When a massive wildfire was bearing down on Fort McMurray, Alta., in 2016, provincial and local emergency agencies mobilized to provide shelter, clothing and other support for the tens of thousands of people forced from their homes.
But nobody called the Wood Buffalo Food Bank, something that Arianna Scott, who was then the president of the food bank’s board of directors, says is all too common in the early hours of a disaster, when food is seldom top of mind for governments and agencies co-ordinating the response.
“Food banks and food are kind of always the secondary thought for the government, but we are always a primary thought for those in need,” said Ms. Scott, who is now the senior project manager of Food Banks Alberta.
“We need to be part of the conversation about what that [emergency] plan looks like.”
Ms. Scott and other food banks in Canada say the COVID-19 pandemic, which has promoted widespread economic turmoil and dramatically increased demand for such services, has underscored the need to ensure that such agencies are written into emergency plans and treated as a priority.
In Alberta, they are calling for legislative and regulatory changes to treat food banks as an essential service in emergencies. Ontario’s food banks say the pandemic has exposed a patchwork approach that has led to challenges for some organizations, particularly in smaller communities, as they navigate a crisis that has stretched on for almost a year. And in B.C., the umbrella organization for that province’s food banks says it’s working on tools to allow food banks to take emergency planning into their own hands.
Ms. Scott said food banks were added to Alberta’s list of essential services through provincial orders in the spring, when the government determined which businesses and services could remain open during widespread shutdowns, but she said that sort of ad hoc approach wastes valuable time and resources in the early hours and days of a crisis.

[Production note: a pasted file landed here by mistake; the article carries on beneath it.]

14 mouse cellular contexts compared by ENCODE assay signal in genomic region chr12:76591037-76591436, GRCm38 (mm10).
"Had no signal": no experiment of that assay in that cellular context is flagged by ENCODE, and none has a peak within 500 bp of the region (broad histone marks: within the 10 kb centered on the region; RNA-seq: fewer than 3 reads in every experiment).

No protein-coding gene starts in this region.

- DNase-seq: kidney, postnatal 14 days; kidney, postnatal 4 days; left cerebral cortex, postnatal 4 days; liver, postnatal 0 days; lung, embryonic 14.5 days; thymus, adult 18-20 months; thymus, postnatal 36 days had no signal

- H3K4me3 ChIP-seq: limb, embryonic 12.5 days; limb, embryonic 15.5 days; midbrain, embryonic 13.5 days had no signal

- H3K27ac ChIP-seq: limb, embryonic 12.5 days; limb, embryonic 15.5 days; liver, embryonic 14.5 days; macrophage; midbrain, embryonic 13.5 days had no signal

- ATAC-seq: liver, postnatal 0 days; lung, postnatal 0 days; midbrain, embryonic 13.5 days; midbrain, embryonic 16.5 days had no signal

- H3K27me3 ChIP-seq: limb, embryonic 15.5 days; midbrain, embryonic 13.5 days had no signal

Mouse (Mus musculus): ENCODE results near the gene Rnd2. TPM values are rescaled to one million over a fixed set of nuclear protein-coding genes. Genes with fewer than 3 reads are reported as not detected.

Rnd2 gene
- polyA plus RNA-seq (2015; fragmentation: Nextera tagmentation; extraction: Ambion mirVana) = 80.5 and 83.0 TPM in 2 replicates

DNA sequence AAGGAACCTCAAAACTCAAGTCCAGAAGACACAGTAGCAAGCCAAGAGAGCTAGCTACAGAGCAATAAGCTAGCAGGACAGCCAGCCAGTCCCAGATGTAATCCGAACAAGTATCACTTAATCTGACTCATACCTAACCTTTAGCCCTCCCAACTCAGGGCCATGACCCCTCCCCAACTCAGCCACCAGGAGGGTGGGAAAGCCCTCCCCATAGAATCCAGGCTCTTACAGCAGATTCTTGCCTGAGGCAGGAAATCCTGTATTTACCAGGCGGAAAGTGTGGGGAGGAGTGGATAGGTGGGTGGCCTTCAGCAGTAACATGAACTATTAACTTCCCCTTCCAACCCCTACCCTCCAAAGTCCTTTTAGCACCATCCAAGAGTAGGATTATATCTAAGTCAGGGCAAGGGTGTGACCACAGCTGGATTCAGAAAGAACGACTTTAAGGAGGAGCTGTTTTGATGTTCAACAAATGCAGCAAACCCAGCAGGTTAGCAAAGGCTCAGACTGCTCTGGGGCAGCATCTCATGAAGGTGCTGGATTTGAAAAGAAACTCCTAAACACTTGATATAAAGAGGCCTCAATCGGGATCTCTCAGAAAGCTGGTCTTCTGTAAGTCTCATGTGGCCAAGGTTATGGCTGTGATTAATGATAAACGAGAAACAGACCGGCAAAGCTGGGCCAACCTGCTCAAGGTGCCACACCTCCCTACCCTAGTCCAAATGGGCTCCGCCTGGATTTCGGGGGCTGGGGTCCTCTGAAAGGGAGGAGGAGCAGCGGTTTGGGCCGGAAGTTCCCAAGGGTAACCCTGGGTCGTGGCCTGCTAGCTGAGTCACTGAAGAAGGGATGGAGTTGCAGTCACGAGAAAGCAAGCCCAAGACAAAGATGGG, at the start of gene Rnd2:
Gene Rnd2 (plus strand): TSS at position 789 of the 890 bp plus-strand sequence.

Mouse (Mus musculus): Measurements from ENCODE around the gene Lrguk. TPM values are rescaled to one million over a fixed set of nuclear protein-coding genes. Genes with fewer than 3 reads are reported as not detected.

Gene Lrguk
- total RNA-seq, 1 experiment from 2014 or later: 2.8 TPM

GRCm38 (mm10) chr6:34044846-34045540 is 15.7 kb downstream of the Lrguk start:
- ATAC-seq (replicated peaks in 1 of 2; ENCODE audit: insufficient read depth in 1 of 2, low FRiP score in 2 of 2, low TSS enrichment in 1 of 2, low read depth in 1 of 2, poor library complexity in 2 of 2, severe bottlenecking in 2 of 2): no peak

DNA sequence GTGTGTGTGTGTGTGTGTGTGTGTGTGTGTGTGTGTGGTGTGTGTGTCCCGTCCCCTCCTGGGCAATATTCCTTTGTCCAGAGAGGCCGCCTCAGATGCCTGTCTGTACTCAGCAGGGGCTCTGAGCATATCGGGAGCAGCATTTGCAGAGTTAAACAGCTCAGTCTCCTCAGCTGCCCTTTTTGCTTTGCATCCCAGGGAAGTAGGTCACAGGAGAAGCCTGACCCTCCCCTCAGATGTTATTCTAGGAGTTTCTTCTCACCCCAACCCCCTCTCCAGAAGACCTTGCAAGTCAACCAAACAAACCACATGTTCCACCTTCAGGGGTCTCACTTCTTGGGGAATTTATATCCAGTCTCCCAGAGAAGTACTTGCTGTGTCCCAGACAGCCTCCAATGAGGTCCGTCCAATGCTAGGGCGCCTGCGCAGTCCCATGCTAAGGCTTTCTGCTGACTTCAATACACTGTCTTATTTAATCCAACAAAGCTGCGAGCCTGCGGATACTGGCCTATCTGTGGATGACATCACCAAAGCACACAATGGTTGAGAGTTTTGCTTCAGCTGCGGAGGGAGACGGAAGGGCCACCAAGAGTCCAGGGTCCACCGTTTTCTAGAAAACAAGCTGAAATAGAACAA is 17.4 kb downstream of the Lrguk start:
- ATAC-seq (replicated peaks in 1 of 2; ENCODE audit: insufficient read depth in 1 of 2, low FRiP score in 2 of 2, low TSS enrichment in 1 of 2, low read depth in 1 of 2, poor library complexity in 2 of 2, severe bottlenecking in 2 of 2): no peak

“We’re trying to knock down doors at government to say, ‘Hey, we can do this and we can help you,’ whereas if we were just part of the system, we would be better able to provide these services,” she said.
“We would have a system that activates across the province or in small portions of the province.”
Ms. Scott said more government involvement would presumably come with additional financial resources, which food banks need, but more important, logistical support.
She said during the pandemic, a more centralized approach that involved the provincial government could have helped manage food-supply chain issues and ensured food banks had personal protective equipment. The province initially helped food banks and other agencies with PPE, but eventually limited that program to health care services.
The federal government announced $100-million for food banks as part of its COVID-19 response in the spring, which was doubled in October. Provincial governments have also come through with smaller amounts of money.
James McAra, president of the Calgary Food Bank, said he’s been pushing for legislative changes for two decades, to no avail.
“No one’s actually talking about food,” he said. “They’ll talk about shelter. They’ll talk about clothing. They’ll talk about warmth. They’ll make sure all these things are happening, but then it’s like, ‘Did anyone bring sandwiches?’ ”
Mr. McAra said food banks are eventually brought into the process through what he described as “armchair agreements,” but he said scrambling to do that every time slows down the response and leaves food banks interpreting mixed messages from health officials.